Thank you for your thoughts!

  22. Brian and Laura,

    Some years ago my job required me to work extensively with academicians in the field of math education. At that time the movement to teach “reform mathematics” was all the rage (perhaps it still is–I have lost touch with that field), and various universities and consortia were producing curricula according to the “reform” ideology. One aspiration they sometimes pursued was to make their curricula “teacher proof” (this was their term), meaning that the teacher could not get in the way of the students interacting with the curriculum materials exactly as the creators of the material intended. One approach to this involved giving the teacher a rigid and comprehensive script to follow in class, thus rendering him little more than an automaton with benefits.

    Of course, as best I can make out, the modern public school itself developed primarily from a desire on the part of certain leaders to make the raising of children “parent proof” (my term, not theirs) so that children, instead of growing up in the traditions of their families, would grow up into some rational ideal (usually having to do with producing, consuming, and meeting the needs of government and industry, “competing successfully in a global economy” as the mission statement says). This project continues to advance with states making kindergarten (a sweet German term) mandatory, increasing compulsory school attendance ages from 16 to 18, and cooperating with a push for the funding of free and voluntary (for now) P-4 and P-3 programs. The constant push for “accountability” in the form of data collected on measurable objectives to “prove” that schools and teachers are teaching well appears to be an attempt to apply the methods of statistical quality control–so successful in the Japanese and, later, the American auto industries–to the raising of children. This is, of course, why schools segregate children by age (something that cannot happen in the natural family), to make the units of “raw material” as identical as possible so that the manufacturing process will result in products (graduates) as consistent as possible (at least according to the standards of measurement applied).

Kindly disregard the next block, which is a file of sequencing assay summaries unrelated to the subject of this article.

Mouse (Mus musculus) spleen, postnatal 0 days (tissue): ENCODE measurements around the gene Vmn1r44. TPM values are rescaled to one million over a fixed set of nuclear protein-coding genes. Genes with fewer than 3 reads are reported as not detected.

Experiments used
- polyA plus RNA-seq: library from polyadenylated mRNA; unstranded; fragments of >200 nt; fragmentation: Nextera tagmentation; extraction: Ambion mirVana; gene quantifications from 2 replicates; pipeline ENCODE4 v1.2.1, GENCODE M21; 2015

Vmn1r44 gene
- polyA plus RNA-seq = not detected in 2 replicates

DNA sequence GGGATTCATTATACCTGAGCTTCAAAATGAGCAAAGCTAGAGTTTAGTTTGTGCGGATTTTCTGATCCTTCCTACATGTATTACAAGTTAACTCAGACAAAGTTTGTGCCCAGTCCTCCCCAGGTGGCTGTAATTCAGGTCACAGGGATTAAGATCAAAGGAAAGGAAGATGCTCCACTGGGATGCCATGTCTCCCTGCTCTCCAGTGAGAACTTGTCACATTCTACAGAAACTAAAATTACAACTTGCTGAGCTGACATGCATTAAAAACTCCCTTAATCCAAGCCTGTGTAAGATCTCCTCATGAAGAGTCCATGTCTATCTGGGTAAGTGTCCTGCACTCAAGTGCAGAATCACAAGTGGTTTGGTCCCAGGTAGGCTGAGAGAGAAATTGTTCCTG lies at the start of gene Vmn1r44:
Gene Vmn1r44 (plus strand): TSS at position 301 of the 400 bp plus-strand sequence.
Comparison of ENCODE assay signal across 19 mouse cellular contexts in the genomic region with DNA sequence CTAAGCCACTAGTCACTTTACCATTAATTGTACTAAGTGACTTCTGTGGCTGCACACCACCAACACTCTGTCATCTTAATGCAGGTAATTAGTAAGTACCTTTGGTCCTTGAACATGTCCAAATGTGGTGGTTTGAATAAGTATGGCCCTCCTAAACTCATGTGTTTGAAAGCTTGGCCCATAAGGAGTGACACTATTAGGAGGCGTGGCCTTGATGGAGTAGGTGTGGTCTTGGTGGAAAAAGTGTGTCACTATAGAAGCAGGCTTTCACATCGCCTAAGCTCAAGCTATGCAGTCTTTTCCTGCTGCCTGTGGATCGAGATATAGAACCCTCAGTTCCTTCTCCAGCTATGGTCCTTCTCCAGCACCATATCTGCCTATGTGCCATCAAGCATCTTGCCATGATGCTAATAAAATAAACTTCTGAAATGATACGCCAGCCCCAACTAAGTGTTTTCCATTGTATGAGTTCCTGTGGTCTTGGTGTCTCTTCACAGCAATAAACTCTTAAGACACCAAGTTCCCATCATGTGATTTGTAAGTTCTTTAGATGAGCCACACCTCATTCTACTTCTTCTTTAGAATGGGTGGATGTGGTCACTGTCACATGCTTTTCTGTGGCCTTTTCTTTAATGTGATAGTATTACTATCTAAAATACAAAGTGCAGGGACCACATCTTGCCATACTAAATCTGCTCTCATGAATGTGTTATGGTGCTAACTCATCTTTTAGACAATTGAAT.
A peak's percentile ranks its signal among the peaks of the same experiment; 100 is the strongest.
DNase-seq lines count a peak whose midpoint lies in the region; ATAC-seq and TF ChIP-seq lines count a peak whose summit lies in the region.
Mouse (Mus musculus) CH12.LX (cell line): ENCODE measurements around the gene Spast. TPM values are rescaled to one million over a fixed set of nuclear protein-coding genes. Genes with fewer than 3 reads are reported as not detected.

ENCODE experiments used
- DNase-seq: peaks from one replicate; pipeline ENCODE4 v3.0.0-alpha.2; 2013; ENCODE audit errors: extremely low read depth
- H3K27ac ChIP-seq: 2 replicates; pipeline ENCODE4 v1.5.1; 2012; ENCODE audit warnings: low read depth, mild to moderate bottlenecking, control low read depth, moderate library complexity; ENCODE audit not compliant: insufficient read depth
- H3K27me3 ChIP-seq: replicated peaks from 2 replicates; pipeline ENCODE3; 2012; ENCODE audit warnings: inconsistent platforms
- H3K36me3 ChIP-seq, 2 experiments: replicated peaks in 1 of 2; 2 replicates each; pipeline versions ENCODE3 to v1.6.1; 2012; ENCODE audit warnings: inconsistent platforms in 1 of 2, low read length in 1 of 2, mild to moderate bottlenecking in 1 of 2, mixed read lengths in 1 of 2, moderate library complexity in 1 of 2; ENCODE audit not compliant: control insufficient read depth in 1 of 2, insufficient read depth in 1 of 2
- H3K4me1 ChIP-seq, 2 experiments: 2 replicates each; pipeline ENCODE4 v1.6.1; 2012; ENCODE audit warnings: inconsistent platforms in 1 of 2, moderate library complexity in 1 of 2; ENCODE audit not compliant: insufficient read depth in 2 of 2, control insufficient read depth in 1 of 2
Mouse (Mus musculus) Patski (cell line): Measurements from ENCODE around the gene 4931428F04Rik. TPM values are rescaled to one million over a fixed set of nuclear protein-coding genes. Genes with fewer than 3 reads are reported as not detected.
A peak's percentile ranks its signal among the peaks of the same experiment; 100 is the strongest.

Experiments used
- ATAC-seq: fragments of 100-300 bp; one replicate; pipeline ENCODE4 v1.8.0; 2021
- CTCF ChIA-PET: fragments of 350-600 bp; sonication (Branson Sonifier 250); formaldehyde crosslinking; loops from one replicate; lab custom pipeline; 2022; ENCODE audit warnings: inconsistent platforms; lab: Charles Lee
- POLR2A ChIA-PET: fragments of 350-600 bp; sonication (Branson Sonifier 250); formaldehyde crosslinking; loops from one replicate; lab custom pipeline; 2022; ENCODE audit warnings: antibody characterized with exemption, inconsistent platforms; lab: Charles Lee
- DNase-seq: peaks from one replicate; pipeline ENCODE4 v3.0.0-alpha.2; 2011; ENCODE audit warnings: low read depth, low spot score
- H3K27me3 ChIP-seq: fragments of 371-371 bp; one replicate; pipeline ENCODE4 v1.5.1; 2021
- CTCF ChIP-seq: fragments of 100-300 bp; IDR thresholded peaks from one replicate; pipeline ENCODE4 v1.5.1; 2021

As a professor trying to develop Orthodox sensibilities, I fight against this industrial model of teaching. I try to teach my field in much the same way that I learned it, having had the experience that this way “works.” Also I have come to believe that good teaching is something very much like a minor act of communion in which someone who has looked deeply into the beauty of some facet of God’s creation invites his students to see what–and as–he sees so that they can delight in it together.

  23. Agata,

    My own experience is that a discerning Spiritual Father will abstain from voicing a very specific life direction – at all costs. These directions ought to transpire of their own accord. Even if they happen to sometimes come to us with great force, as a clear (interior or exterior) impetus, even this has to occur naturally.
    The discerning, clairvoyant and often prescient Elder Ephraim of Katounakia would (unlike many other Elders) say that, “even if the Mother of God tells me that you must become a monk [he obviously faced the “be-a-monk-or-get-married” question quite often], I will not tell you! What would happen once you encountered the ‘great difficulties’ down that road? Would you blame me instead of yourself for having coerced you?”

    That advise of “Staying where we are” and doing our very best in the position and circumstances we are in (as if Christ was doing the job), is, I think Elder Sophrony’s Agata, he once said to someone ‘how would Christ do your job, (e.g. of teaching maths according to a set curriculum)’?…